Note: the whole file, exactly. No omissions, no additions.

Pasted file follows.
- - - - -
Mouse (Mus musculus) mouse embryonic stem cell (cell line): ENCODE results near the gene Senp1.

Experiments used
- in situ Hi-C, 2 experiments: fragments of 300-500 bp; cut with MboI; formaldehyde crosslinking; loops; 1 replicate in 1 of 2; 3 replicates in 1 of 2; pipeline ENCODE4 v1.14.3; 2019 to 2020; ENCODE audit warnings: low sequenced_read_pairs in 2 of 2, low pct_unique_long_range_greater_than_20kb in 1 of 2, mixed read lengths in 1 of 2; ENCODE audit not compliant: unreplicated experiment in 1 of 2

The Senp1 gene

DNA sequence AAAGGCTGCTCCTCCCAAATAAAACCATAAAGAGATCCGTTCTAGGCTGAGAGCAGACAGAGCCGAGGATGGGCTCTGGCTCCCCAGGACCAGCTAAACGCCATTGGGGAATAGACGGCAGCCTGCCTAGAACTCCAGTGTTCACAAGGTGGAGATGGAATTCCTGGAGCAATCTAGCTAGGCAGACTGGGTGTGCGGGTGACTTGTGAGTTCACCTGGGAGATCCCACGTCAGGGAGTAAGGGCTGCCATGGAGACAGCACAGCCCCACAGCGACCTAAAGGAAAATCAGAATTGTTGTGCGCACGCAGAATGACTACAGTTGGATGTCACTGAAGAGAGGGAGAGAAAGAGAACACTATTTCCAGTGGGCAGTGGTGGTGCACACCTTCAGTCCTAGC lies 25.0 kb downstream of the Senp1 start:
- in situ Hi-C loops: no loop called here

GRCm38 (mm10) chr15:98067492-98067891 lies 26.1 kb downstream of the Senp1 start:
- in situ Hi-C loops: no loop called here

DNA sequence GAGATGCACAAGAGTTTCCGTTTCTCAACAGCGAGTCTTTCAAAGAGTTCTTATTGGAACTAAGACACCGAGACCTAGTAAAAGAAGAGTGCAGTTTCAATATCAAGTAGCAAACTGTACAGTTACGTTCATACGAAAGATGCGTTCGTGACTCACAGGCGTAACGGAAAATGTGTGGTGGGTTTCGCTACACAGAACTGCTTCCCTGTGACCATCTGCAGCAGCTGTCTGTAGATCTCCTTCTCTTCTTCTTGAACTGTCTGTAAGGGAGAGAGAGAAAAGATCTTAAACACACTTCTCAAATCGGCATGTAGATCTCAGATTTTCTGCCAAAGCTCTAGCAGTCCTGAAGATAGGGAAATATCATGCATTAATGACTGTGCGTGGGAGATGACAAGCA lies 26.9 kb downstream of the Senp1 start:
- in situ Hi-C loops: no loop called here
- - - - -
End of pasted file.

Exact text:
Mouse (Mus musculus) mouse embryonic stem cell (cell line): ENCODE results near the gene Senp1.

Experiments used
- in situ Hi-C, 2 experiments: fragments of 300-500 bp; cut with MboI; formaldehyde crosslinking; loops; 1 replicate in 1 of 2; 3 replicates in 1 of 2; pipeline ENCODE4 v1.14.3; 2019 to 2020; ENCODE audit warnings: low sequenced_read_pairs in 2 of 2, low pct_unique_long_range_greater_than_20kb in 1 of 2, mixed read lengths in 1 of 2; ENCODE audit not compliant: unreplicated experiment in 1 of 2

The Senp1 gene

DNA sequence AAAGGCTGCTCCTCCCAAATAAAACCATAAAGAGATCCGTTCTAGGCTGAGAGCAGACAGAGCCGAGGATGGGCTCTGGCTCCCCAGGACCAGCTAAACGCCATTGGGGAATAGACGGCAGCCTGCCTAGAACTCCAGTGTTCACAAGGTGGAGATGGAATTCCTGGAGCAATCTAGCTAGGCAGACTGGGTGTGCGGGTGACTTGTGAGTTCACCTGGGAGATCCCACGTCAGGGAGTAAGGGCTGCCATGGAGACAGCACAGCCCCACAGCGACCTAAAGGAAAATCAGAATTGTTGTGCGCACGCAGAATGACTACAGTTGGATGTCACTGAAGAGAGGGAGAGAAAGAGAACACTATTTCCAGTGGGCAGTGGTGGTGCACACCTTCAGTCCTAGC lies 25.0 kb downstream of the Senp1 start:
- in situ Hi-C loops: no loop called here

GRCm38 (mm10) chr15:98067492-98067891 lies 26.1 kb downstream of the Senp1 start:
- in situ Hi-C loops: no loop called here

DNA sequence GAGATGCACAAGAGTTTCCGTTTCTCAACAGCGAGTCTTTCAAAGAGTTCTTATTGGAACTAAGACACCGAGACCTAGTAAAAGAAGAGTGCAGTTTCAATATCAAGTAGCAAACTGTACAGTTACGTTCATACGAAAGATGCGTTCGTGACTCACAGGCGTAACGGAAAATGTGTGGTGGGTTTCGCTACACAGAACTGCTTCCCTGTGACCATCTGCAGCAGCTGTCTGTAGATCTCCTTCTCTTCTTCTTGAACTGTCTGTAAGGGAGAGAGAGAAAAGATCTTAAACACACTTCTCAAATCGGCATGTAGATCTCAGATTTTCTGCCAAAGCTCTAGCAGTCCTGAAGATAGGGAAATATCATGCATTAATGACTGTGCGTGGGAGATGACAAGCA lies 26.9 kb downstream of the Senp1 start:
- in situ Hi-C loops: no loop called here